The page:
How many times have you seen over the past two decades large incumbents being outpaced by longstanding rivals or plucky upstarts as their great projects land with a thud? How many times have you been part of a management team focusing on a big project only for it to fail because one little gadget isn’t compatible with the rest or a critical gizmo ends up not compatible with your systems? Or perhaps a new platform or website-launch failed on an irritating small incompatibility issue?
We have all been there. Or somewhere thereabouts. Well-thought through plans can fall on small things that someone further down the chain would have known about but was never asked. Critical information not getting through.
If we accept that the traditional business planning horizon of 5-3-1 year is too rigid to be sufficient in an age when things can change overnight, we should also acknowledge the importance for CEOs, directors, and managers to keep their finger on the pulse of the market and the organisation to be able to course correct on the regular.
In practice this means that instead of being a closed-shop activity only top leaders engage in behind closed doors once-a-year, strategy becomes part of everyday management. One-off planning is significantly enhanced by constant strategic thinking and strategic decision making, in which everyone throughout the organisation participates. Anyone who makes any kind of decision needs to think strategically as an integral part of their job.
Naturally to avoid chaos this type of management requires both boundaries and empowerment.
In terms of boundaries, to keep the whole business working towards the same overarching goal, you need to communicate a strong vision and direction, and embed true values that drive a strong culture.
To ensure that people are empowered to make decisions at their level and are not paralysed by blame culture, you need to ensure psychological safety and trust permeate the organisation, which also underpins the flow of relevant information.
A key challenge for managing any organisation in fast changing environments is how information flows up to the top. While we are drowning in data as anything and everything quantifiable can be tracked and recorded, the truth is as CEOs we often do not hear about problems, obstacles or negative feedback until it’s too late. This can cause us to make decisions that ignore existing problems and obstacles since we are not aware of them. It is easy to see how that can lead to serious issues at execution, like disappointed customers or not responding the market needs competitively. If you lose touch with the problems on the ground, projects of great importance backed by ‘solid’ plans can quickly fail.
Who has not experienced at least once top management issuing a directive that was impossible to execute at the coalface? The C-suite decided, based on the information available to them, that a particular reorganisation of the shop, for example, will result in more dollars spent by individual customers. But if they were shielded from the reality from the shop floor that, say, makes the new layout more frustrating for the customers so they leave faster rather than spend more, the strategic decision that looked so good in the boardroom can result in disgruntled customers and loss of revenue. The C-suite needs to know exactly what the reality is on the shop floor.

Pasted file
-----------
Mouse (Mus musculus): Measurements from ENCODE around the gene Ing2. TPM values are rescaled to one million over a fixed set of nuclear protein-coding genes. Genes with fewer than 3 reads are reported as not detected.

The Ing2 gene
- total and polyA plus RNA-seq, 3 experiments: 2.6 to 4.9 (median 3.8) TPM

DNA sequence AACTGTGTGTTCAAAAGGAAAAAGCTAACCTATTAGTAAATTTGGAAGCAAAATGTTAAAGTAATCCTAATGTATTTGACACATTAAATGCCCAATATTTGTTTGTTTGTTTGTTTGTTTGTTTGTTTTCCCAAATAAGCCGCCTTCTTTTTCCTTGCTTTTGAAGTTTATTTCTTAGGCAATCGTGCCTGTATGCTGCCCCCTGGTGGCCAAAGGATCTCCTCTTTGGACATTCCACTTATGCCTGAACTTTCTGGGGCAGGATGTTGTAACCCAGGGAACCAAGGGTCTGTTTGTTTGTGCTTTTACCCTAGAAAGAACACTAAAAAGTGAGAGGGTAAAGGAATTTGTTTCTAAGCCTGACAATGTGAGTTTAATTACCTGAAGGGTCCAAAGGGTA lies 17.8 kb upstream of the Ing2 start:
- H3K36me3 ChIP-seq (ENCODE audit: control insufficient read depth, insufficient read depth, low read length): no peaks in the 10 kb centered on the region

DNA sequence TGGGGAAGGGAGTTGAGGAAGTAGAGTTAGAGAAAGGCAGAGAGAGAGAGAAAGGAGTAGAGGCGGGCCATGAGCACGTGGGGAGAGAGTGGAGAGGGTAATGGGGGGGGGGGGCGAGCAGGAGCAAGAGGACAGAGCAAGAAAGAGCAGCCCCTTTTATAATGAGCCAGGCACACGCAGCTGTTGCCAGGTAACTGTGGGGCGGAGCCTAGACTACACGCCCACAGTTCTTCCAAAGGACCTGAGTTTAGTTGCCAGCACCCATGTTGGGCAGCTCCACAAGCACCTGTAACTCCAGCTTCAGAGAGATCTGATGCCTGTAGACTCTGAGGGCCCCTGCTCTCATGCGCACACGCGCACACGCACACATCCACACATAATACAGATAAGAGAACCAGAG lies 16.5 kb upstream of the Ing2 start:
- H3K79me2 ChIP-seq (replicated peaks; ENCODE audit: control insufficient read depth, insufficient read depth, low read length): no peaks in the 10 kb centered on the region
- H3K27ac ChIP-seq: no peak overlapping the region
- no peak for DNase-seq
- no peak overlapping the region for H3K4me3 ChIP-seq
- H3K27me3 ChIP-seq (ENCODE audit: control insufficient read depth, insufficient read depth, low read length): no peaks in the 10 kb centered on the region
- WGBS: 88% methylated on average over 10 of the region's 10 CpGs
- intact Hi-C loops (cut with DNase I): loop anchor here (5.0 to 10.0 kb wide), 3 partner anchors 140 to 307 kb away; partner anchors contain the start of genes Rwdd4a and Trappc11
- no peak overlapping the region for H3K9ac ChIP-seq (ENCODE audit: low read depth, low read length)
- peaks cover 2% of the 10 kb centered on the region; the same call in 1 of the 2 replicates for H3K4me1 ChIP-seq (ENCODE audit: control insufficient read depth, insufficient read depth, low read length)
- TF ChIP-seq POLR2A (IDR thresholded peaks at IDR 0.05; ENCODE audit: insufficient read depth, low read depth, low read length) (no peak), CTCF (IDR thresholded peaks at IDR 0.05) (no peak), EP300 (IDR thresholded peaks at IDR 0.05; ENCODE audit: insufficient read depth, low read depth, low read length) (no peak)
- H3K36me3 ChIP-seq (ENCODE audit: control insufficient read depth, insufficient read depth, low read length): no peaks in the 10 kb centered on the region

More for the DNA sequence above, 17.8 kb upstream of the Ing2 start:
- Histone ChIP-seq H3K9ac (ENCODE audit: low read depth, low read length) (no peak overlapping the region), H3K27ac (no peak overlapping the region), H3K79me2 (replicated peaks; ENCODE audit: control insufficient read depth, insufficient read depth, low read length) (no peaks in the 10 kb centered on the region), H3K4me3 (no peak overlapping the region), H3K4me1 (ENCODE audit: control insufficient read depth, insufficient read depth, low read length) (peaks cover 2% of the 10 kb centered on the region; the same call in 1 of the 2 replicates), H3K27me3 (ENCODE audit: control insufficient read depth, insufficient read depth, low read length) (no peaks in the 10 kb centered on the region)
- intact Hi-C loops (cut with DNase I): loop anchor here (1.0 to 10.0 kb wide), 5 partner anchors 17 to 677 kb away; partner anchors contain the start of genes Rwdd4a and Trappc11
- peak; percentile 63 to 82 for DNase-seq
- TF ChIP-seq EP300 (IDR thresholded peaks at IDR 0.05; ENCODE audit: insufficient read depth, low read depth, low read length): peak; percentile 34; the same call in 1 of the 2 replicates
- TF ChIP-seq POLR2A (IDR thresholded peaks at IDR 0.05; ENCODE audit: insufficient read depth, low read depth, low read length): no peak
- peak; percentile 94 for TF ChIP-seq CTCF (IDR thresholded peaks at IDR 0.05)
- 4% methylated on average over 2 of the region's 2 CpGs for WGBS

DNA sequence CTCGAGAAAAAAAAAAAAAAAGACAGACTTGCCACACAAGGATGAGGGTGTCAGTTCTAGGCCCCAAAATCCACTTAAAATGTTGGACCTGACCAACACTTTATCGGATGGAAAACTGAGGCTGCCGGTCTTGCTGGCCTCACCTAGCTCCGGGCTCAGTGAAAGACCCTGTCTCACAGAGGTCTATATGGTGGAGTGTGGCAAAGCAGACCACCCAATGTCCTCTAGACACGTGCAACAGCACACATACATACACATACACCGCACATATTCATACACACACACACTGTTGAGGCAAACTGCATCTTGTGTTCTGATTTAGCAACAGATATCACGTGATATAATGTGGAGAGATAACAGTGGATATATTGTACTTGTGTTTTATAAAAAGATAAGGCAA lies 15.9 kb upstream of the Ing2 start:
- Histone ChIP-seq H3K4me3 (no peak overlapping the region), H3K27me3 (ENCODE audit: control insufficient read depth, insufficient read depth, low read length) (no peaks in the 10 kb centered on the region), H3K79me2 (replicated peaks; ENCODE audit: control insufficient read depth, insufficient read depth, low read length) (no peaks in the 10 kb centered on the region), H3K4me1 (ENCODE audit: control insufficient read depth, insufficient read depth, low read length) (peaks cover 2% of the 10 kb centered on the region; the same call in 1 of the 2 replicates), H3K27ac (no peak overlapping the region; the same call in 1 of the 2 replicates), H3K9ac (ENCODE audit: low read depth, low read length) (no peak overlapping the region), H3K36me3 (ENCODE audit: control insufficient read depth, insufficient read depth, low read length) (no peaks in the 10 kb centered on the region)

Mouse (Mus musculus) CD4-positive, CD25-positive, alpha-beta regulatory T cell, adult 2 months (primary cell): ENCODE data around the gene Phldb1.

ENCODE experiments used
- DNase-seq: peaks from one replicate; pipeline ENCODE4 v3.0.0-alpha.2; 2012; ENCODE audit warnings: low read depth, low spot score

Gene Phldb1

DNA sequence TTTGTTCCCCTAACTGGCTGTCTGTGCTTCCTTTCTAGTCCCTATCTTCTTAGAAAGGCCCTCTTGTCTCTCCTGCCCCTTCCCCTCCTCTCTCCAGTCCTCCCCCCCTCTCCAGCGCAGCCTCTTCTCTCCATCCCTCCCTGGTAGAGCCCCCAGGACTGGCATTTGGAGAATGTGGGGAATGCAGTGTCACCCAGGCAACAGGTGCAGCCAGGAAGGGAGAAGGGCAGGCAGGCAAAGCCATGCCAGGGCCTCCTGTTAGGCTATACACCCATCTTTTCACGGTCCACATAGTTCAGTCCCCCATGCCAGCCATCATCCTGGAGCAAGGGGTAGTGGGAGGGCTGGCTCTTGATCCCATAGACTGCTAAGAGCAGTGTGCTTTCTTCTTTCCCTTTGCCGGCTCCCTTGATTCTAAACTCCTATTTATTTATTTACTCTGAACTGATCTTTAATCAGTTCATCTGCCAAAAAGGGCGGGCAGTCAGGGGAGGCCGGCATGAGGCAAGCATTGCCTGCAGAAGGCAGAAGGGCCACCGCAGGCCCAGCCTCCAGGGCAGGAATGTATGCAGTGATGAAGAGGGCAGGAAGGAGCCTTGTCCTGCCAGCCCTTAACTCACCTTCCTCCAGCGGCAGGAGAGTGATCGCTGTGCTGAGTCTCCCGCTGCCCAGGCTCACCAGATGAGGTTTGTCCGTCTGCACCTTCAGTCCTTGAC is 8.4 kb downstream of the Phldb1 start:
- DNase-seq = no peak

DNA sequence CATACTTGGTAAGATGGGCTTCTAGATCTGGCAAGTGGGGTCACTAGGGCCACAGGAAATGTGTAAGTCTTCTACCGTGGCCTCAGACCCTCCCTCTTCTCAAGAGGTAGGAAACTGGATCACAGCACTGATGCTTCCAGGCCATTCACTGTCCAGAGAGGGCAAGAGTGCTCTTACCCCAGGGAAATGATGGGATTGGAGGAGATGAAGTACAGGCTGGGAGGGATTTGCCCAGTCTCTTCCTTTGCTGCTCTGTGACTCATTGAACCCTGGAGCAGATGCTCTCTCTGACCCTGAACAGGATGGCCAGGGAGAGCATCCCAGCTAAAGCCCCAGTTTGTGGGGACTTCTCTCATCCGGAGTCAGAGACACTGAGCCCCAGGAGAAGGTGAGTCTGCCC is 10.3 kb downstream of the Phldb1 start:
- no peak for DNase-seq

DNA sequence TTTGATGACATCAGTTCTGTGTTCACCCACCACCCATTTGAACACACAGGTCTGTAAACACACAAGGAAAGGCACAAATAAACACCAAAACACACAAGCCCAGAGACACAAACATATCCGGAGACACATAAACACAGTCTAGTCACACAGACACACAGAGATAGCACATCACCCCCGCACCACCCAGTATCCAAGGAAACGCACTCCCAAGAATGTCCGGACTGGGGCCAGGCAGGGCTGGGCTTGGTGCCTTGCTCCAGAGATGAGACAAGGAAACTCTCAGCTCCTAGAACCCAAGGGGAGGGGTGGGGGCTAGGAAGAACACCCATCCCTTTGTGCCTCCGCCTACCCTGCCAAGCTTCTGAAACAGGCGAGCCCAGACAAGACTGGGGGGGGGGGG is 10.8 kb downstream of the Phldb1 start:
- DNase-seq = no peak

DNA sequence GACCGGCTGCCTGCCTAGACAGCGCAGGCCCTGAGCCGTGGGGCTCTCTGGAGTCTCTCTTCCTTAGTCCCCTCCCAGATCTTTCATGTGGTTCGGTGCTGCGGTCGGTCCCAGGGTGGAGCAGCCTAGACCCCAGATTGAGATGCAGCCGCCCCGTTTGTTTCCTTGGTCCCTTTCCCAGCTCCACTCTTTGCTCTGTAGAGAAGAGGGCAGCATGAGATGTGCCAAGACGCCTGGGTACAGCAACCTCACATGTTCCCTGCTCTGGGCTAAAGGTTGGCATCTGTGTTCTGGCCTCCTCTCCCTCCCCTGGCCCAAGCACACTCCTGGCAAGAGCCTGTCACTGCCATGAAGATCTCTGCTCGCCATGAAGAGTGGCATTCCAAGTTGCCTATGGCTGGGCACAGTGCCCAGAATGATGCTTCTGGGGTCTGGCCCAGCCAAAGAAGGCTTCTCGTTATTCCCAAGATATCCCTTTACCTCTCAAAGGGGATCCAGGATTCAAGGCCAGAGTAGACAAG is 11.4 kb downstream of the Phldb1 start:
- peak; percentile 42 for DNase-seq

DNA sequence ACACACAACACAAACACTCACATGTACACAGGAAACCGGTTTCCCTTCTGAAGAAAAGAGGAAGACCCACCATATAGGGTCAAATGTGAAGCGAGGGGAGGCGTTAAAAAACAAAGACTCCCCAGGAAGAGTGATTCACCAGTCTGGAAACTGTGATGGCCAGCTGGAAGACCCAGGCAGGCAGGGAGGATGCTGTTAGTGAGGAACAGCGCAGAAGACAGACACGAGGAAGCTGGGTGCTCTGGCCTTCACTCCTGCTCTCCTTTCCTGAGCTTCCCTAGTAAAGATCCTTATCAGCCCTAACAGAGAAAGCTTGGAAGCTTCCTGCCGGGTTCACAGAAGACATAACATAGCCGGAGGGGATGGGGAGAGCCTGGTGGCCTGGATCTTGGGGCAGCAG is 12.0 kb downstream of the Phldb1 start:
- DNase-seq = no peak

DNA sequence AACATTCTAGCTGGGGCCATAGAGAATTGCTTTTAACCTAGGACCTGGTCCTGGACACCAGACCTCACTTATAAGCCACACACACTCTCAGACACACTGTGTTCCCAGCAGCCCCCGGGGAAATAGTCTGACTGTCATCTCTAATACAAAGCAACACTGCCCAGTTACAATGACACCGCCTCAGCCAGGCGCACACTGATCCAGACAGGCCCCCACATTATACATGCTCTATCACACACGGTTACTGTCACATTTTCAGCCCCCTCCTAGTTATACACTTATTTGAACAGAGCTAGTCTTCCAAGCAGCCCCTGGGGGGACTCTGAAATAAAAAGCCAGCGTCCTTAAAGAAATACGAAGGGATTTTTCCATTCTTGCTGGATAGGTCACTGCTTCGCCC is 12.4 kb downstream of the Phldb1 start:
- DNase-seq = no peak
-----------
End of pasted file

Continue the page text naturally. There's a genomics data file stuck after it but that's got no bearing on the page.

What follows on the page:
Ensuring relevant information reaches the top is a job for – the top. When you are in a C-suite of a company low on transparency and high on blame culture you can easily end up with a less then accurate picture of what is going on.
Creating trust and psychological safety is critical and makes it possible to hear what you need to hear. If people are not afraid to share failures and problems, that makes collecting the relevant strategic information all the easier.
It is not enough though. As leaders, we must actively reach out to all levels of the organisation for unfiltered feedback. And it is not easy because everyone wants to look good when they are talking to the top management.
I have found that one of the best ways to gather that feedback is by walking around – visiting stores, offices, warehouses, factory floors. Dropping in and talking informally to employees and managers at all levels of the organisation gives you a better picture of the reality than moderated groups or spreadsheets full of data would. That is what I always do. There really is no substitute for getting that first person, direct feedback. Reading body language and seeing the place with your own eyes are invaluable for picking up subtle cues, building trust and getting the unpolished version.
If you use messaging services within the business, if your teams communicate a lot on platforms like Slack, you can of course set up dedicated channels for feedback and raising issues. You will need to consider how to approach moderation, anonymity, dealing with pointless chats, filtering out noise and getting the real signals.
Whatever suits the style of your organisation, it is important to find a way to get direct, transparent feedback. Head in the sand and pushing forward without true information is never a good strategy.
Dynamic management, empowering managers and employees, and course correcting fast are not as scary as it all sounds, as long as you are intentional and have your finger on the pulse of the organisation. So, make sure to leave the corner office and ivory tower and get out there to see your frontline staff. You will get insights no amount of financial data can give you.
Written by Judit Petho.
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